A team of researchers from Arizona State University, Purdue University and the Norwegian University of Life Sciences has discovered evidence that honeybees have adopted a phylogenetically old molecular cascade – TOR (target of rapamycin), linked to nutrient and energy sensing – and put it to use in caste development. Effect of rapamycin/FK506 pharmacology on caste characters in honey bees (Vehicle = 2% ethanol in insect saline; FK+R = sequential treatment of FK506, rapamycin; R = rapamycin; W = worker as comparison). In queen-destined individuals, rapamycin: a, prolonged development and b, reduced wet-weight (size) at adult emergence; c, ovary size was not affected by pharmacology but rapamycin d, induced the worker-specific trait corbicula (arrow in top panel shows location on hind leg); pictures of hind leg basitarsus covered with short hairs in Vehicle and FK+R, and by long corbicular hairs (e.g. arrows) in R and W (scale bar 0.25 mm). Corbicula is associated with low basitarsus length/width ratio , and in accord R individuals showed a decrease in this Basitarsal Index (BI) mean±s. e. noted in d (ANOVA: F3,21 = 21.48, P<0.00001, Fisher LSD: P<0.00001; vs. between Vehicle and FK+R controls and between worker-destined groups P>0.50). e–g, rapamycin/FK506 pharmacology did not affect worker-destined bees. Bars are means±s. e. (asterisk P<0.02, two asterisks P<0.005, three asterisks P<1.0 10−6). oi:10.1371/journal.pone.0000509.g001
The findings show that TOR is directly linked in the nutrient-induced development of female honeybees into either queens, the caste of large dominant egg-layers, or into workers, the caste of small helpers.
“Our study provides three independent lines of evidence – gene expression, pharmacology and RNA interference (RNAi) – that converge on one conclusion: selection can have acted on the TOR pathway to enable two distinct phenotypes to evolve in the bee,” says Gro Amdam, an assistant professor in ASU’s School of Life Sciences.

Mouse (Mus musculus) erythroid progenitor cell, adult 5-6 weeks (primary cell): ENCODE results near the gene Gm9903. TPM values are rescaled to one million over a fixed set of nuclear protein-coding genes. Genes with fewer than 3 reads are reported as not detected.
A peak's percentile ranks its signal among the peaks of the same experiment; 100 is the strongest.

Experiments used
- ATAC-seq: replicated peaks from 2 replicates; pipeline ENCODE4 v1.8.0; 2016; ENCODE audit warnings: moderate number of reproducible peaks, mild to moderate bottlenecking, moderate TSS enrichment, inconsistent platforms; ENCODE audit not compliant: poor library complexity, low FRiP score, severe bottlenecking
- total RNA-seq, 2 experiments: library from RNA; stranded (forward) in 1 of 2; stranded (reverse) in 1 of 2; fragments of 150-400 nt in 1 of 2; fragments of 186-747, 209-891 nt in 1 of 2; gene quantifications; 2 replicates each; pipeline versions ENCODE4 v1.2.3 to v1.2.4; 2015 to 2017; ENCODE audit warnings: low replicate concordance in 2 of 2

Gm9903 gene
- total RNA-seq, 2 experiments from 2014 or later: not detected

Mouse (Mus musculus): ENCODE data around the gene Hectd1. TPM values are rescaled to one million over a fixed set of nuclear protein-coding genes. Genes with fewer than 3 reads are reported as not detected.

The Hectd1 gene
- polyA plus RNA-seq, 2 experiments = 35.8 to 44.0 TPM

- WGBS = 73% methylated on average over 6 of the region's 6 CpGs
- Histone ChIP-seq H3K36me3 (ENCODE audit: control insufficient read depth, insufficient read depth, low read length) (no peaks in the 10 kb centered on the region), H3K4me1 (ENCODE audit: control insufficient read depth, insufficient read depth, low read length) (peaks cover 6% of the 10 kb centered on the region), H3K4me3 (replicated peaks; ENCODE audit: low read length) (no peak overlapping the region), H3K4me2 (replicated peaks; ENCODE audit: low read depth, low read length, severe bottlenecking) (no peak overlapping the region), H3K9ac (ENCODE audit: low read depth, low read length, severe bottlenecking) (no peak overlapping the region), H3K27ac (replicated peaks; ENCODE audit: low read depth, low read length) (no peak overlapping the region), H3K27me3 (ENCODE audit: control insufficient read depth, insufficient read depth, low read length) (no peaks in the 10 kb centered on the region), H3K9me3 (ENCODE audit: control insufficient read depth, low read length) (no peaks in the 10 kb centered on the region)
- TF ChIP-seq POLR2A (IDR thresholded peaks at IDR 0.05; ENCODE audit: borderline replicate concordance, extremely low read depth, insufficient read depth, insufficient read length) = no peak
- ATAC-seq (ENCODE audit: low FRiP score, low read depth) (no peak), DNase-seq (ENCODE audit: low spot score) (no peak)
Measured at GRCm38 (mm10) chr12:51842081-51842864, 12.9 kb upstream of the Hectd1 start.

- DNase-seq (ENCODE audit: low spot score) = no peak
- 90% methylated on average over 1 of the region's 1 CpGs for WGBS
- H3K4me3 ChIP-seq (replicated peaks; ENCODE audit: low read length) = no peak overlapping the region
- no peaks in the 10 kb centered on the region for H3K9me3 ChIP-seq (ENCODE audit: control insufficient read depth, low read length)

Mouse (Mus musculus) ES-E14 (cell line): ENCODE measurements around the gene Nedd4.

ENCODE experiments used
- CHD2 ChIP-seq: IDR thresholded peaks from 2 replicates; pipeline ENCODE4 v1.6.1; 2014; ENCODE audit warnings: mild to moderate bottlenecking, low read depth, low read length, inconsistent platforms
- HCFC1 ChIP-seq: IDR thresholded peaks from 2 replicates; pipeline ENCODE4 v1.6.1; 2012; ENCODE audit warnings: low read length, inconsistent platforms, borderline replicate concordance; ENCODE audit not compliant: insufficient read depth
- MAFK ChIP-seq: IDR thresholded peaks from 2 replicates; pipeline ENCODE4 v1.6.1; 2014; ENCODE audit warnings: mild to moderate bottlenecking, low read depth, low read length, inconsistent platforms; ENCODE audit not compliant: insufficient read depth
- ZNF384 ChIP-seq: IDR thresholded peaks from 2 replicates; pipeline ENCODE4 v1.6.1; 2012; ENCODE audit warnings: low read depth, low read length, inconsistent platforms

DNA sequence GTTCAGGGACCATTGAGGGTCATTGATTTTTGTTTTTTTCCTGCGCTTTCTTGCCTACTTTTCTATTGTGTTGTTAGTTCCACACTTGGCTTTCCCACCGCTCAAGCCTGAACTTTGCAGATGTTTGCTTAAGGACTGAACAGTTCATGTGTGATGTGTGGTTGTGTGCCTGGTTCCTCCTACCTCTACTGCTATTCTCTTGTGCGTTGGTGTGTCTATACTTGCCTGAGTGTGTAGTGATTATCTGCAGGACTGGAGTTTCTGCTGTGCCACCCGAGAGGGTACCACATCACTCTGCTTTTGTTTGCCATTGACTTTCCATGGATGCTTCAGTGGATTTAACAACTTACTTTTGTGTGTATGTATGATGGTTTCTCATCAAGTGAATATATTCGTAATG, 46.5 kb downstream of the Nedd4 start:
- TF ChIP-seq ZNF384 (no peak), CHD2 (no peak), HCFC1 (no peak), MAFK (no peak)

The researchers found that queen-fate can be blocked, and that workers develop, when TOR activity is reduced during development.
Amdam notes that while social insect queens and workers have been subjects of great fascination for centuries, and scientific study for the last few decades, the gene regulatory pathways responsible for determining caste fate has remained largely unknown. This is the first time a genetic pathway has been identified to control these two phenotypes, says Amdam, who heads social insect studies in laboratories at both ASU and the Norwegian University Department of Animal and Aquacultural Sciences.
“The finding that queens and workers can emerge from an old pathway that controls tissue growth in a variety of species, including humans, helps us understand what evolution builds on when it produces seemingly radically new phenotypes,” Amdam says.
In addition to Amdam, researchers reporting these findings include: Avani Patel, M. Kim Fondrk, Osman Kaftanoglu and Katy Frederick of ASU, and Christine Emore and Greg Hunt of Purdue University’s Entomology Department.